How convenient, though. Paltrow washes her hands of responsibility for selling quackery by, in essence, invoking a variant of JAQing off. We’re not recommending anything, Paltrow is saying, we’re just asking questions that you can ask your doctors! Oh, and big pharma isn’t interested in our questions or remedies because it can’t profit off of them. Profiting off of them is our business model, after all! We make false health claims for profit!

Now here’s what’s irritating. There’s no denying that it’s an unfortunately effective tactic, but it’s irritating nonetheless. But what do I know? I’m just a middle-aged white male. Obviously my criticism of the pseudoscience and quackery peddled by goop is a product of my wanting to oppress women—or at least my being afraid of women “empowered” by goop to—gasp!—ask questions. So spake The Paltrow:

I really do think that the most dangerous piece of the pushback is that somewhere the inherent message is, women shouldn’t be asking questions. So that really bothers me. I feel it’s part of my mission to say, “We are allowed to ask any question we want to ask. You might not like the answer, or the answer might be triggering for you. But we are allowed to ask the question and we are allowed to decide for ourselves what works and what doesn’t work. We’re allowed to decide for ourselves what we want to try or not try.”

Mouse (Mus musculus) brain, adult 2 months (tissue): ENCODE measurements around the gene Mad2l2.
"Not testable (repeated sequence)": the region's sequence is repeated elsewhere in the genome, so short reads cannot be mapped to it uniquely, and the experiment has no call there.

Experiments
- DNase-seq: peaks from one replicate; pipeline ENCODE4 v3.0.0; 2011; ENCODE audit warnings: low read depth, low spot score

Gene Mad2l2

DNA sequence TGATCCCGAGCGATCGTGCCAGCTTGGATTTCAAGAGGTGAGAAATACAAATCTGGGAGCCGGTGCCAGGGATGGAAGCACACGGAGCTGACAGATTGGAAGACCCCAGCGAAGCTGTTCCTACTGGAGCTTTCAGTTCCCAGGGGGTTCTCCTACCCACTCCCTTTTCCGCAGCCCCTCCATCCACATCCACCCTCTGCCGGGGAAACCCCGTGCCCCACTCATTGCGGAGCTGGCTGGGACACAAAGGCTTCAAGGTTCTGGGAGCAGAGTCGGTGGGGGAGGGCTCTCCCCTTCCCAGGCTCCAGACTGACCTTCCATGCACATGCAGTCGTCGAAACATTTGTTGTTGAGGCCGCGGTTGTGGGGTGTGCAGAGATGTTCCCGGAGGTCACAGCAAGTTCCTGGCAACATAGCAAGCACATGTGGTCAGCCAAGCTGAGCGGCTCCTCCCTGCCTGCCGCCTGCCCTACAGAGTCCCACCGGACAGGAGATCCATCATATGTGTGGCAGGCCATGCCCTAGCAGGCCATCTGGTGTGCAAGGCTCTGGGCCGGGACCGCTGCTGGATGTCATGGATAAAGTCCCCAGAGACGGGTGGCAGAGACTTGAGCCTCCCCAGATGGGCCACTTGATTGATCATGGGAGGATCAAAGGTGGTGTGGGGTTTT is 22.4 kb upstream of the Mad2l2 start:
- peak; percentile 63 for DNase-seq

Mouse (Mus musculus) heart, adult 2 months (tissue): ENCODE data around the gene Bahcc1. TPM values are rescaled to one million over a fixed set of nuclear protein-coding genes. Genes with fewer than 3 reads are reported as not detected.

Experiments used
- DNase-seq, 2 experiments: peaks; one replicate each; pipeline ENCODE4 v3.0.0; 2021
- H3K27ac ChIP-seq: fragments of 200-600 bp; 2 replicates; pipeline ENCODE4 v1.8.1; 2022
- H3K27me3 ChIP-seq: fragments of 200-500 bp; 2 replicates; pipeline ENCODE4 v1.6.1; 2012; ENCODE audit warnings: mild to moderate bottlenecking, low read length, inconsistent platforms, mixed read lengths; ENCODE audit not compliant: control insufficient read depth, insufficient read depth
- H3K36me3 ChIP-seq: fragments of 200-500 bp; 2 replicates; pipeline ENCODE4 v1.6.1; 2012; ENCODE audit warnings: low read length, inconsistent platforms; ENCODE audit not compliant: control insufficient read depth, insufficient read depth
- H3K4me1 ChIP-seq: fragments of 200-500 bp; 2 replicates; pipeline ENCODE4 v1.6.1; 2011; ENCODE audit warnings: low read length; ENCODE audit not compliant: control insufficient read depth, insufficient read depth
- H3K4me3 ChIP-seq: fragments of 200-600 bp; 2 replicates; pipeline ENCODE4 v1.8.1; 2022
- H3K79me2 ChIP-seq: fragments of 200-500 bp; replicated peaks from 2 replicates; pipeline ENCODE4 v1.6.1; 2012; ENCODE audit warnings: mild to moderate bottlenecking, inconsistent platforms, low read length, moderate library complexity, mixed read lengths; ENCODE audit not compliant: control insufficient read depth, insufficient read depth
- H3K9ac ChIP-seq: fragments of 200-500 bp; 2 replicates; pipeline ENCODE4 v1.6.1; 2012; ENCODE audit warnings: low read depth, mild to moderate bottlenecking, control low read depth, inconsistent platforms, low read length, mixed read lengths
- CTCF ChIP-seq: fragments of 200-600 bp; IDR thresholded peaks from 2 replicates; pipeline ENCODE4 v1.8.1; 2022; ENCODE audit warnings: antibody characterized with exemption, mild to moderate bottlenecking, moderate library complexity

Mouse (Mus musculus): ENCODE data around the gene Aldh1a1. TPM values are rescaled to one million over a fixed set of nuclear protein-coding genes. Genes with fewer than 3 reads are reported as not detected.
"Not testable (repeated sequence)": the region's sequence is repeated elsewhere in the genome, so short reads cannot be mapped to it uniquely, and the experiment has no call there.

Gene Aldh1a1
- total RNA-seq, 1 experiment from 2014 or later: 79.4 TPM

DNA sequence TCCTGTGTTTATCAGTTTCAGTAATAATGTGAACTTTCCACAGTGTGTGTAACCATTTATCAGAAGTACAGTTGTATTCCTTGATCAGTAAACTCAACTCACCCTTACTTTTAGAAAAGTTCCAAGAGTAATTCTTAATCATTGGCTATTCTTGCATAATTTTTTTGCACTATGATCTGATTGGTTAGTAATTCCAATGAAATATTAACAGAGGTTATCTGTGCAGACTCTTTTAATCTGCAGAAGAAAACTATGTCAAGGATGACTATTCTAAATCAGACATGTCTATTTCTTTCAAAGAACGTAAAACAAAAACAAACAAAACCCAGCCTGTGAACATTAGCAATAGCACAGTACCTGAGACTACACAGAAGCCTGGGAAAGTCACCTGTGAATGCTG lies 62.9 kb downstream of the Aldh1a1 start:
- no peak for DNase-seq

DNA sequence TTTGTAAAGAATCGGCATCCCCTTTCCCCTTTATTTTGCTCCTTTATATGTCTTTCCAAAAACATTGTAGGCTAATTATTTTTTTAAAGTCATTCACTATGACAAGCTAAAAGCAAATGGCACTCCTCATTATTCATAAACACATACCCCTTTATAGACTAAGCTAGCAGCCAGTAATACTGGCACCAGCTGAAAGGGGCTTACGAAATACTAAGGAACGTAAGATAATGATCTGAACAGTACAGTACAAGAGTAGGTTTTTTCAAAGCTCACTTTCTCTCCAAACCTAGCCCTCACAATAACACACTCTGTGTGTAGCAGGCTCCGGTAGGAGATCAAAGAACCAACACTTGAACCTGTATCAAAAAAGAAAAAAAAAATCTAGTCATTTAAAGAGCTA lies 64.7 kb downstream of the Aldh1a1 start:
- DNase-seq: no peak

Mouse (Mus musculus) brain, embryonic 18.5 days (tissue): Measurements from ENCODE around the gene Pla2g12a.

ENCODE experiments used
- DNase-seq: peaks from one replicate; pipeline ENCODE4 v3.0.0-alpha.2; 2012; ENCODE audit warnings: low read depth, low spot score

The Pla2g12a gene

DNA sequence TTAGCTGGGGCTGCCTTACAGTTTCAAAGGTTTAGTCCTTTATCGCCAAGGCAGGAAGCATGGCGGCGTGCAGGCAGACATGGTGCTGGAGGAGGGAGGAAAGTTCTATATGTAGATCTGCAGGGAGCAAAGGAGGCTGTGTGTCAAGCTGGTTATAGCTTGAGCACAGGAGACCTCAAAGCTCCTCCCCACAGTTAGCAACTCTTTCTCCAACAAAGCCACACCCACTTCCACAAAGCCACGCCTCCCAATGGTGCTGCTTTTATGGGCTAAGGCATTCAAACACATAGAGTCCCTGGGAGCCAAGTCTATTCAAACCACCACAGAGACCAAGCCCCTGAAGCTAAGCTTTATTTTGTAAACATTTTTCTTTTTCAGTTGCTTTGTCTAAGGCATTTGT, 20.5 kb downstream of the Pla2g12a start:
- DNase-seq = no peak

Oh, bullshit. Paltrow and her minions are more than allowed to “ask questions.” Paltrow just doesn’t like the answers she gets because her questions are premised on belief in pseudoscientific quackery. None of that stops her from bravely marching deeper and deeper into the swamp of pseudoscience for profit disguised as female “empowerment”:

Yeah, I mean, I think it’s our mission to empower women. Our mission is to support women with content, product, ideas, where they can get closest to their real identity and have the courage to speak and operate from that place. Whatever it is that they want to do in the world, whether they want to stay home with children, whether they work, whether they want to start a second career, whether they want to understand, like, you know, how an alternative health modality might benefit them.